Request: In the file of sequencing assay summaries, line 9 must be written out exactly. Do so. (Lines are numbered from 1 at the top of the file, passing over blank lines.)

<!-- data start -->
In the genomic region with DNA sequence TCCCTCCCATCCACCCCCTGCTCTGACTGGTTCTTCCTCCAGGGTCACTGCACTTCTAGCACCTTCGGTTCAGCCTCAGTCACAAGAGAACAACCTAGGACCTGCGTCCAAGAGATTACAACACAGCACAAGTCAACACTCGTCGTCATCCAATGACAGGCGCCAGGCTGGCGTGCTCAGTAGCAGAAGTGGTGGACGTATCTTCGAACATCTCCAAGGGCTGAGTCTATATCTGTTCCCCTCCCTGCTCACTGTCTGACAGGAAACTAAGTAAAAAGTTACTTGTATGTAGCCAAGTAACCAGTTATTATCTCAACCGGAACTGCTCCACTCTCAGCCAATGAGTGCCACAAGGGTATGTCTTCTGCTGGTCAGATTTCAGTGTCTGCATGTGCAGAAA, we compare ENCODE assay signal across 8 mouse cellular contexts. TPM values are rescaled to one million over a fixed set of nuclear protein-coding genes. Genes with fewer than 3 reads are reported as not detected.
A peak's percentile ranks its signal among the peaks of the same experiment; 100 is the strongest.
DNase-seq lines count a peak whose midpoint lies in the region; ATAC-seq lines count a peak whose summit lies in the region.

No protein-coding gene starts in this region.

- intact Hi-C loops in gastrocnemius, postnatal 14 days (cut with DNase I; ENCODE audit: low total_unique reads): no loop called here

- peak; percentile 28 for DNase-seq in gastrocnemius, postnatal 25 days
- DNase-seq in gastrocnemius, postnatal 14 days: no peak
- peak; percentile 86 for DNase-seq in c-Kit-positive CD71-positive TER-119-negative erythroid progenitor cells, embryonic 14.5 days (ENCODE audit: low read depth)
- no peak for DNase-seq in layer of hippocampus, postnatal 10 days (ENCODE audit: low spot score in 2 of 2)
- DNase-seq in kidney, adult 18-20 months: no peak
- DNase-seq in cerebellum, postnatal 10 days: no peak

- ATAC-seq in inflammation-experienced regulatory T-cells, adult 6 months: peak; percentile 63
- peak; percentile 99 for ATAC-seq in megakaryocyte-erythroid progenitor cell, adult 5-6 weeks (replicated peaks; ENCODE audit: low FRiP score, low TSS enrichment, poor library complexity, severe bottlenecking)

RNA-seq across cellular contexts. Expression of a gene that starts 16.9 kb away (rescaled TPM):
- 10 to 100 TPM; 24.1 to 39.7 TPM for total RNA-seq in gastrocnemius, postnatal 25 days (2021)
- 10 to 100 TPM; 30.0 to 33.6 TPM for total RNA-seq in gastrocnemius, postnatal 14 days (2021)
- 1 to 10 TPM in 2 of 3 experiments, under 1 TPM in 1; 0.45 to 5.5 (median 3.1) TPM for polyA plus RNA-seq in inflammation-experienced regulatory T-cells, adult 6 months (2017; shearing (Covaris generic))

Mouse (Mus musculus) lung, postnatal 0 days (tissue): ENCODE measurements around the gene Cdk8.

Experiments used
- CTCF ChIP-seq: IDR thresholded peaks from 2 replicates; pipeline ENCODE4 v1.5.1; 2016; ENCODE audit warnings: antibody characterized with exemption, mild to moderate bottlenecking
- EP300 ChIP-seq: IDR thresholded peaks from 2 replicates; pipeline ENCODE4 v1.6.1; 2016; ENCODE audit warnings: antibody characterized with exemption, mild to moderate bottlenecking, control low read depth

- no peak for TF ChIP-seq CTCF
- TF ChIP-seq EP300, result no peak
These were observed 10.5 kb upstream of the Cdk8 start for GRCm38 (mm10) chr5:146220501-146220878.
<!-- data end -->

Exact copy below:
- no peak for DNase-seq in layer of hippocampus, postnatal 10 days (ENCODE audit: low spot score in 2 of 2)